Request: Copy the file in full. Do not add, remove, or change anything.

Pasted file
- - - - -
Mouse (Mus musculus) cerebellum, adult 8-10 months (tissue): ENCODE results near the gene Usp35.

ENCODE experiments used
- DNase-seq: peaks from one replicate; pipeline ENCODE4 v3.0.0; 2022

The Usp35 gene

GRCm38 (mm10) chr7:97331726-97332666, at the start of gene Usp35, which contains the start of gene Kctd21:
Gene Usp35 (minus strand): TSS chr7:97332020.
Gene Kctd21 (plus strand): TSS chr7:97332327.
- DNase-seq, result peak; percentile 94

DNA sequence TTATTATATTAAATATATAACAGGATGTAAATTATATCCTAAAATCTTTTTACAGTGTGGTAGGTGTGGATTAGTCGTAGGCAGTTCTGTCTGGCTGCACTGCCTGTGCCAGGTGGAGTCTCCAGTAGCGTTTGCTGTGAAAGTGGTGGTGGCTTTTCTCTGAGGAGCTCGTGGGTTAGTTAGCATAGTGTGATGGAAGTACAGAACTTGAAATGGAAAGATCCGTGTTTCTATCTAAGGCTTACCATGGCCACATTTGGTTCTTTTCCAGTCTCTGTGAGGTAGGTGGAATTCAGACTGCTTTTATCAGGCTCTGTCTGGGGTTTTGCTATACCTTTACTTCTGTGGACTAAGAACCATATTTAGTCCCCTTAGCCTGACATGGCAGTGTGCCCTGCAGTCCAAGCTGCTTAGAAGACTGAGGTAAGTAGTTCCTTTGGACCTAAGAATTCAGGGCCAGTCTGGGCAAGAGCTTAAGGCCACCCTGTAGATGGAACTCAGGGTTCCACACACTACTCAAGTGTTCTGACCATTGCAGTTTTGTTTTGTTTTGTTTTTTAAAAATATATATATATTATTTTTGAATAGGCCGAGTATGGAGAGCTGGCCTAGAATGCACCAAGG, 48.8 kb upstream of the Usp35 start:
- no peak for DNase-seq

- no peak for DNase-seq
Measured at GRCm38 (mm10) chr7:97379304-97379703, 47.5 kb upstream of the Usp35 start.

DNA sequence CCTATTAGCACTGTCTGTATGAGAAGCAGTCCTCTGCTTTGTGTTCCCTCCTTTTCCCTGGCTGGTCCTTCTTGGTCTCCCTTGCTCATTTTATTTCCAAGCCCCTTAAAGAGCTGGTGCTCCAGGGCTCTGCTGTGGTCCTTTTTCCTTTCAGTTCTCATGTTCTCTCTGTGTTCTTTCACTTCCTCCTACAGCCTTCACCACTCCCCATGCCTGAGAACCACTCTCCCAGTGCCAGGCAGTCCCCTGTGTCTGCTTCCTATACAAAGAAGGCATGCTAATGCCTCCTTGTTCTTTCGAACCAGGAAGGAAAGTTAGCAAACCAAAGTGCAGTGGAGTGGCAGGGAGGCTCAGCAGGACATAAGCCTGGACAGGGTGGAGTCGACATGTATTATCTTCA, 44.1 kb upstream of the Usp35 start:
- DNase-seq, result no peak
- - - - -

Mouse (Mus musculus) cerebellum, adult 8-10 months (tissue): ENCODE results near the gene Usp35.

ENCODE experiments used
- DNase-seq: peaks from one replicate; pipeline ENCODE4 v3.0.0; 2022

The Usp35 gene

GRCm38 (mm10) chr7:97331726-97332666, at the start of gene Usp35, which contains the start of gene Kctd21:
Gene Usp35 (minus strand): TSS chr7:97332020.
Gene Kctd21 (plus strand): TSS chr7:97332327.
- DNase-seq, result peak; percentile 94

DNA sequence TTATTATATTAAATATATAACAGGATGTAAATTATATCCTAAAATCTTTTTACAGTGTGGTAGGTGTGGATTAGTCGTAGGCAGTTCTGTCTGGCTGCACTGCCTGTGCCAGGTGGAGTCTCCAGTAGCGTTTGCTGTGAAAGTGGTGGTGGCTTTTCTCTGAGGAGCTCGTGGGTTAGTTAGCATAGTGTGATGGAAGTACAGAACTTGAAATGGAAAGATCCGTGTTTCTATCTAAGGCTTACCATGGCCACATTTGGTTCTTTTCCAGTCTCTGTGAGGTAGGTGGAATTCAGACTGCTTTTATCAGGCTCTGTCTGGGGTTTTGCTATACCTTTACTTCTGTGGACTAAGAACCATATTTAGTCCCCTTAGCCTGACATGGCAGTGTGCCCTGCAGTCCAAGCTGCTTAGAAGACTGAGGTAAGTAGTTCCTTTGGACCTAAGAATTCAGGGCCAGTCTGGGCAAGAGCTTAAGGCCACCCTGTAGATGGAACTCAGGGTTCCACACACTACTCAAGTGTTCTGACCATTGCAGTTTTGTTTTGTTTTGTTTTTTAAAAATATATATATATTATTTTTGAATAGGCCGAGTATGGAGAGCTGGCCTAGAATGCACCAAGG, 48.8 kb upstream of the Usp35 start:
- no peak for DNase-seq

- no peak for DNase-seq
Measured at GRCm38 (mm10) chr7:97379304-97379703, 47.5 kb upstream of the Usp35 start.

DNA sequence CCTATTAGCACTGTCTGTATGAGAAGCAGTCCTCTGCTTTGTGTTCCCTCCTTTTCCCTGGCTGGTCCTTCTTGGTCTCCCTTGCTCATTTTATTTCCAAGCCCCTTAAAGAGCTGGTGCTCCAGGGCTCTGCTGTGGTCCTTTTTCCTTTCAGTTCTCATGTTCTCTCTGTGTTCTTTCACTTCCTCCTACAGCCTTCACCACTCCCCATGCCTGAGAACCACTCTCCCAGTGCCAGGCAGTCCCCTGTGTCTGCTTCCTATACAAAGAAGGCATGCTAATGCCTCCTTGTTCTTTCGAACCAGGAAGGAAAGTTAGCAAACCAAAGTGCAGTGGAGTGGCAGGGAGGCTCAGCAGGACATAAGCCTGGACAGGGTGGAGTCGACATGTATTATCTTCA, 44.1 kb upstream of the Usp35 start:
- DNase-seq, result no peak